Monica 'Can't Be Mad' At Still Standing Chart Success

'It's been good news all around,' she says of her #2 comeback album.

[artist id="12684"]Monica[/artist]'s new album is aptly titled Still Standing. After recently ending her five-year relationship with her fiancé, Monica returned from a four-year music hiatus, selling 182,000 copies of the album in its first week of release.

"I'm doing extremely good," Monica said. Her LP is currently the #2 album in the country behind teen juggernaut Justin Bieber's My World 2.0. "It's been good news all around. You can't be mad when that happens.

"It taught me a lot to be honest," the singer said about life lessons she learned during her downtime. "Throughout the making of my show and some of the process of getting the album done, there were moments where other people were weighing in on what needed to take place. I just started praying and pretty much asking God what is it that I needed to do. It just started to happen on its own. I didn't get songs from a whole a lot of places. It was a handful of producers. It's gratifying, but it's a reminder of the idea that we all do something different for a reason. R&B/soul music is what I love and it's just what I do — it's no need for me to try and change it according to what may be relevant in other places."

Monica is one of a list of soulful singers — such as Maxwell, Sade and Whitney Houston — that have come back after extended breaks from the spotlight. The Atlanta songstress credits her realness and Internet presence for part of her success.

"One of the biggest keys for me, period, is my connection to the people, because I was never ashamed of who I was," the 29-year-old said. "I never wasted time on creating façades. I think people connect to realness. People connect to the idea that, 'OK, she makes mistakes like we do and she's not afraid to talk about them. She loves who she wanna love, she does what she wants to do.' I think that people connect to that because when you're so unreachable, people don't expect real things to happen.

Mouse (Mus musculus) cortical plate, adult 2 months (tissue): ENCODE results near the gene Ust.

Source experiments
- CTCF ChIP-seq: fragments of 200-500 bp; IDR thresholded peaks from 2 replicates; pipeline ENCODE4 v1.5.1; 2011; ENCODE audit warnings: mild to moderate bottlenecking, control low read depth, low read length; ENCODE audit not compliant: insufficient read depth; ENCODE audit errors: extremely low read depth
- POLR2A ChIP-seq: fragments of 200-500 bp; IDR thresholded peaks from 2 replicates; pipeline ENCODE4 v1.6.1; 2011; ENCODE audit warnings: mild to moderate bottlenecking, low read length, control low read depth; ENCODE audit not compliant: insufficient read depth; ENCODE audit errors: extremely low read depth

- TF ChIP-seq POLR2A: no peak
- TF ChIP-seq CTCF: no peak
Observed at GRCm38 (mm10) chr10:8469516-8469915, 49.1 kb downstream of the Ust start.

"In my life, they saw me grow personally, they saw me grow professionally," Monica added. "My first album dropped when I was 13. I'm also a person — I don't believe in sitting on the problem. When I say, 'Stting on the problem,' people talk about digital downloading and things of that nature. My thing was, 'OK, let me join the digital world if that's what's happening now.' I think it has a lot to do with me being young and being a young mother, and just acclimating myself to whatever is around me and adapting. I didn't understand Twitter in the beginning, now I love it. It's a way for me to talk to fans, and it's actually the way we picked my first single. Instead of complaining, people should pick themselves up by the boot straps and go along with what's taking place and find a way to make it work for them."

Monica's latest single is "Everything to Me." The video stars football player Chad Ochocinco and was inspired by the Beyoncé film "Obsessed."

What do you think of Monica's new album? Let us know in the comments!